AUBURN — The state will have to spend millions of dollars more on jails before it breaks the cycle of annual budget crises, the leader of Maine’s jail system told Androscoggin County commissioners Wednesday.

When the Legislature meets in January, it will be greeted with a Board of Corrections request of more than $2.5 million just to reach the end of the fiscal year in June, board Chairman Joel Merry said.

And requests for more millions will follow.

An additional $4.4 million will likely be requested for the 2015-16 fiscal year and a hike of $6.5 million will be needed for the fiscal year ending in 2017, Merry said.

In Androscoggin County, the money would mean that needed increases in day-to-day expenses would be met. It might also prevent worries that hit the county the past two Aprils, when leaders anticipated layoffs of corrections officers and even the partial closure of the county jail. Last-minute funding during each of the past two years prevented such emergency action.

Getting bigger budgets won’t be easy, though.


“This is going to be the toughest year,” Merry said. The board’s savings are gone. “This is the second year of a biennial budget that was funded at the same level as the previous biennial budget. That means that we actually have the same amount of money in fiscal year 2015 as we had in fiscal year 2012. For four years, everything has been the same. We’re at a bottom point right now. We have no place to go but up.”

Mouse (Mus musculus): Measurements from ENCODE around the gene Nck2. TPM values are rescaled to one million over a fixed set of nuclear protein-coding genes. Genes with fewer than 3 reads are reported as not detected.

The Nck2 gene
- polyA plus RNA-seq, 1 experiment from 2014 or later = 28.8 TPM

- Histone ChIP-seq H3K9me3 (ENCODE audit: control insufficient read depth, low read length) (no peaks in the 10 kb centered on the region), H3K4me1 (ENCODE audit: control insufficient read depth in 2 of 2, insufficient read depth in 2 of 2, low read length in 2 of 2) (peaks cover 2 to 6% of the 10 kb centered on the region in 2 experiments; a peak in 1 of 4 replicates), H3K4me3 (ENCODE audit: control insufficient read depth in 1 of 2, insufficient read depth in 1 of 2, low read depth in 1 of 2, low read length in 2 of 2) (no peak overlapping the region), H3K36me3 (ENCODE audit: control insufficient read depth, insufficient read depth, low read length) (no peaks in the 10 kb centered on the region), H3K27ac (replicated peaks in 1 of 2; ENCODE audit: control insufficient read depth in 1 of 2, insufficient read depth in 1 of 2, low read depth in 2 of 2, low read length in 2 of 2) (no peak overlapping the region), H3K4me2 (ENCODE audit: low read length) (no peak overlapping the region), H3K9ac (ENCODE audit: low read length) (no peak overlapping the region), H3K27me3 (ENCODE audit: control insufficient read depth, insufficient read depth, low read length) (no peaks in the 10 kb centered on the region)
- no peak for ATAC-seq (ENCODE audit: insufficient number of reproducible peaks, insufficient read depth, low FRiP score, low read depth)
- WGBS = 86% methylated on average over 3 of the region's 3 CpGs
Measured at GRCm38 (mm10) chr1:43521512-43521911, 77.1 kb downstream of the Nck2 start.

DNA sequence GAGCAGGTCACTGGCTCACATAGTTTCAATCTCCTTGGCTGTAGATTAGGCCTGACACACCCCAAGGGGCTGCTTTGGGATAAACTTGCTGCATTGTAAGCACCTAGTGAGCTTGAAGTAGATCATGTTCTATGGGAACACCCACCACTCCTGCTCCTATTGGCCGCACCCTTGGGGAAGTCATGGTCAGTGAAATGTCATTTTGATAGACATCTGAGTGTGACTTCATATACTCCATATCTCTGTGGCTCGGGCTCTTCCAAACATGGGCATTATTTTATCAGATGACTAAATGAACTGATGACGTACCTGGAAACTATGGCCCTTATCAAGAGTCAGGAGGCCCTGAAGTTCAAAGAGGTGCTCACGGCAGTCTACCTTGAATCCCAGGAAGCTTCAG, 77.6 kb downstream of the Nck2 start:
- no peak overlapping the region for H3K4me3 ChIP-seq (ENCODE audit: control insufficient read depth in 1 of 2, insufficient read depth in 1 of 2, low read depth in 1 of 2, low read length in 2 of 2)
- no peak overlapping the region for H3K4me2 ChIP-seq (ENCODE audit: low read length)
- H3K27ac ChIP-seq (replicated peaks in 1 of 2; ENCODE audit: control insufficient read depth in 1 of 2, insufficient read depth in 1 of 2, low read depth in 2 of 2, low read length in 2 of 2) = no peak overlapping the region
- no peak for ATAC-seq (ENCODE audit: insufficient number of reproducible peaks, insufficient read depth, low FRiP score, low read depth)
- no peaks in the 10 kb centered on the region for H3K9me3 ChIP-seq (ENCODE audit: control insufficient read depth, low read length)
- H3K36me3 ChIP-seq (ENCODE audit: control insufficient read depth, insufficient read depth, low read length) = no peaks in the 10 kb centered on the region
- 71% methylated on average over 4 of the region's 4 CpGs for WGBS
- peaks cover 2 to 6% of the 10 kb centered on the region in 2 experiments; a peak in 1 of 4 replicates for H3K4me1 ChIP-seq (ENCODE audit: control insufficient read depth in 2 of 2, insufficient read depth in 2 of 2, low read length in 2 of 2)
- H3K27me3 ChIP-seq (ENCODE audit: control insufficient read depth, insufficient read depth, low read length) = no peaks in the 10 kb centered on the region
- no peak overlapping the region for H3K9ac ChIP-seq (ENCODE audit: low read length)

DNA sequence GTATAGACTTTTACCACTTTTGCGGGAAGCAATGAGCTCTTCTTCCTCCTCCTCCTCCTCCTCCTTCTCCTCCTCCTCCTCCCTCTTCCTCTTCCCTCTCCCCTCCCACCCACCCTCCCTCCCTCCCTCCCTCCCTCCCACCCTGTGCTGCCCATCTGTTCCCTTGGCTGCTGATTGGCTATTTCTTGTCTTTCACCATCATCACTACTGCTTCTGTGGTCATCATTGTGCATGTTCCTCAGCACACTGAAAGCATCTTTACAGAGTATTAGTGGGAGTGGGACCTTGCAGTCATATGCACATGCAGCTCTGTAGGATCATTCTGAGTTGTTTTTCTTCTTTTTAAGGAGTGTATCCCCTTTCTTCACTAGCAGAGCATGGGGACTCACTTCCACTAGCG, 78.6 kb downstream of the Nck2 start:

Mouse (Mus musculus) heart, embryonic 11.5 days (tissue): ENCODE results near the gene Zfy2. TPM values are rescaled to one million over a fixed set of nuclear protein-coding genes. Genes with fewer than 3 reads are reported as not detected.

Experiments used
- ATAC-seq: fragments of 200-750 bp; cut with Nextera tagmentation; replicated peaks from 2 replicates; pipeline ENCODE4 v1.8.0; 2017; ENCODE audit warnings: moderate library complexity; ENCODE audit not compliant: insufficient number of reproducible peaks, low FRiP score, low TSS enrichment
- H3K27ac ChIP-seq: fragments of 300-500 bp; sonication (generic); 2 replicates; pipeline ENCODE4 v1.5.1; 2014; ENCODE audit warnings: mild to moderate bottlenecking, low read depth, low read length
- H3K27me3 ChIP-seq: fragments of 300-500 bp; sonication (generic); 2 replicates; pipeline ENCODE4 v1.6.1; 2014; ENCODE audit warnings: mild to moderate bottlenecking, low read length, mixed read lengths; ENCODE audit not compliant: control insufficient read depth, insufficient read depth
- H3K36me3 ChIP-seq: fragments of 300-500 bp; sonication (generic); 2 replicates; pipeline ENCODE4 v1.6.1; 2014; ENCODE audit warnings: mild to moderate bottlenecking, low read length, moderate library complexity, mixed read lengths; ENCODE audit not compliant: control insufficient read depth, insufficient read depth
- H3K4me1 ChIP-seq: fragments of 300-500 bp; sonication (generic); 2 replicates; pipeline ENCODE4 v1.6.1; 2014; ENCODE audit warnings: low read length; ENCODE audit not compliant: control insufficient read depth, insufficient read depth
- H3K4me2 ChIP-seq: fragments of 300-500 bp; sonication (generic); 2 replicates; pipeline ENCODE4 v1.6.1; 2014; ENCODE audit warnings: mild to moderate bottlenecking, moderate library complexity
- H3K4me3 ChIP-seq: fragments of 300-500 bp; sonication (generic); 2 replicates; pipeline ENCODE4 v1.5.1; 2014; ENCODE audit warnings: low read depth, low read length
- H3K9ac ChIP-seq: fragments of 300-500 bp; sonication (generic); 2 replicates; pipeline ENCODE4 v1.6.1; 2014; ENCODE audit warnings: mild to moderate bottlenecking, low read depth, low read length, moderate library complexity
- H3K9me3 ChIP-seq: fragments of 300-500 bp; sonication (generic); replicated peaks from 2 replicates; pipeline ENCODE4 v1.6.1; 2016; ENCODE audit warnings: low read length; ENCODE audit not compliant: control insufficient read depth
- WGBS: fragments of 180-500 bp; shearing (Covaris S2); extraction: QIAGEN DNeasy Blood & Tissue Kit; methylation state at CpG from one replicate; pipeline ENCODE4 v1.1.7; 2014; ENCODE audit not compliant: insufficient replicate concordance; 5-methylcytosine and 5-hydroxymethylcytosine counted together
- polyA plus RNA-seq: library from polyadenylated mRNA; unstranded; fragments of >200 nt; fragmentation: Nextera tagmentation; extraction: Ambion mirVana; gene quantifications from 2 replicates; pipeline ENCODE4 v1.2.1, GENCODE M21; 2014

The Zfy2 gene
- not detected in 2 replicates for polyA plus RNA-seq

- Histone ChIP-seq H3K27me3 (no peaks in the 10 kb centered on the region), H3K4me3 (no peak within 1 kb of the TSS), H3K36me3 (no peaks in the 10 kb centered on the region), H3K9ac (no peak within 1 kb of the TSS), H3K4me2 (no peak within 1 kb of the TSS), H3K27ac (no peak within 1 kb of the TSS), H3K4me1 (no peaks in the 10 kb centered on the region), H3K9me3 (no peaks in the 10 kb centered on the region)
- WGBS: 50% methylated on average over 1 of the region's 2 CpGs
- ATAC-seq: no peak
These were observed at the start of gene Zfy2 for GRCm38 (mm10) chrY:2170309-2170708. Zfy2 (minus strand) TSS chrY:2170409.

While being flat-funded, the state’s jails have been squeezed with more and more inmates. On Tuesday, Maine’s 15 county jails held 1,814 inmates. Their state-determined capacity is 1,846.

The Androscoggin County Jail had 147 inmates; the state-determined capacity is 160. This past summer, when inmate numbers tend to be low, the Auburn jail’s population surged to all-time highs of more than 180.

Changes at the Board of Corrections follow April’s change in state law that gave it more authority. It also limited the board to five members, rather than its former nine.

Six months later, it has yet to operate at its full number. Holdovers from the previous board, Merry, Waldo County Commissioner Amy Fowler and Calais consultant Carleton Barnes Jr., were supposed to be joined on the board by two LePage appointees.

Those appointments have yet to be made.


Until the board has its full complement, it is limiting its voting decisions to essential ones only at the recommendation of the Maine Attorney General’s Office.

However, other work is going on among its committees. So far, counties are cooperating better than ever, said Merry, who is Sagadahoc County sheriff.

One topic that’s being tackled is a common system of categorizing inmates across the state with regard to their security rating: minimum, medium and maximum.

Each county had its own definition.

“We put all the classification directors in one room,” said Jeff Chute, the Androscoggin County Jail’s acting administrator and a member of the committee that oversaw the change. “And then they came to us with some solutions.”

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